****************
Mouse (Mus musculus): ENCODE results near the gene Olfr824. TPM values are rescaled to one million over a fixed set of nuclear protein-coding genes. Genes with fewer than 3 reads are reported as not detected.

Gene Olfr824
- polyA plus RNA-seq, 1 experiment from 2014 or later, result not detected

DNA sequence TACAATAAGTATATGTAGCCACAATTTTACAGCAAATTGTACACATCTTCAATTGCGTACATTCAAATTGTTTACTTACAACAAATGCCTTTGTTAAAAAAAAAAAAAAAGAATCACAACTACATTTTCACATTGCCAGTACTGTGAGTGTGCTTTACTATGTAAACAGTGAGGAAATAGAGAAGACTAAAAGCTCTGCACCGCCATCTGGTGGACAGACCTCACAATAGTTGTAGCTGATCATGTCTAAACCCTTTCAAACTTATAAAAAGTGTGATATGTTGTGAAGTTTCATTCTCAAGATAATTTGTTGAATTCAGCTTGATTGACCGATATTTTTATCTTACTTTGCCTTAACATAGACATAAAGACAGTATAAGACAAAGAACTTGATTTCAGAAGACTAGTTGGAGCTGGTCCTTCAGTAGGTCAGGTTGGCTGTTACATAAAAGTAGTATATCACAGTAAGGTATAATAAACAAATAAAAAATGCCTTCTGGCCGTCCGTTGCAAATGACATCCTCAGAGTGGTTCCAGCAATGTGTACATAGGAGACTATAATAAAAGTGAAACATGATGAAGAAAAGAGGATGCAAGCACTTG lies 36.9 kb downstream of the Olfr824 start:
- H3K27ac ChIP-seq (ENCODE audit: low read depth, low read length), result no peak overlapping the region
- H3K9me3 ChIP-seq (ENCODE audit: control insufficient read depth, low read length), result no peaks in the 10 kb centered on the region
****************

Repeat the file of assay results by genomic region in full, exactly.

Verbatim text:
Mouse (Mus musculus): ENCODE results near the gene Olfr824. TPM values are rescaled to one million over a fixed set of nuclear protein-coding genes. Genes with fewer than 3 reads are reported as not detected.

Gene Olfr824
- polyA plus RNA-seq, 1 experiment from 2014 or later, result not detected

DNA sequence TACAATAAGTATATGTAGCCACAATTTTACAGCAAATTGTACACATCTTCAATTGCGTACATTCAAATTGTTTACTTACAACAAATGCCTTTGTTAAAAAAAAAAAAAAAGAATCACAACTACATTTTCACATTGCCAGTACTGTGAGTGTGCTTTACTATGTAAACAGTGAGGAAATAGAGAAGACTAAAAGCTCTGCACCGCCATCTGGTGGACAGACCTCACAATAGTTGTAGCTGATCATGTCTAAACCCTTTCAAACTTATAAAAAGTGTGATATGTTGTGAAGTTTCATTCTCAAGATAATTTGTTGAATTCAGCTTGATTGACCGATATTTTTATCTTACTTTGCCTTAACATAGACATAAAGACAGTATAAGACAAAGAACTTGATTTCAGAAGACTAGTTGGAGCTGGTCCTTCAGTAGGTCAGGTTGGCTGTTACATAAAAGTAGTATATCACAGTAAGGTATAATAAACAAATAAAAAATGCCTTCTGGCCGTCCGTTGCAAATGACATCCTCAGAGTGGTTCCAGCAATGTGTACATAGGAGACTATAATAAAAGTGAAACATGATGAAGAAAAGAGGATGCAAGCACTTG lies 36.9 kb downstream of the Olfr824 start:
- H3K27ac ChIP-seq (ENCODE audit: low read depth, low read length), result no peak overlapping the region
- H3K9me3 ChIP-seq (ENCODE audit: control insufficient read depth, low read length), result no peaks in the 10 kb centered on the region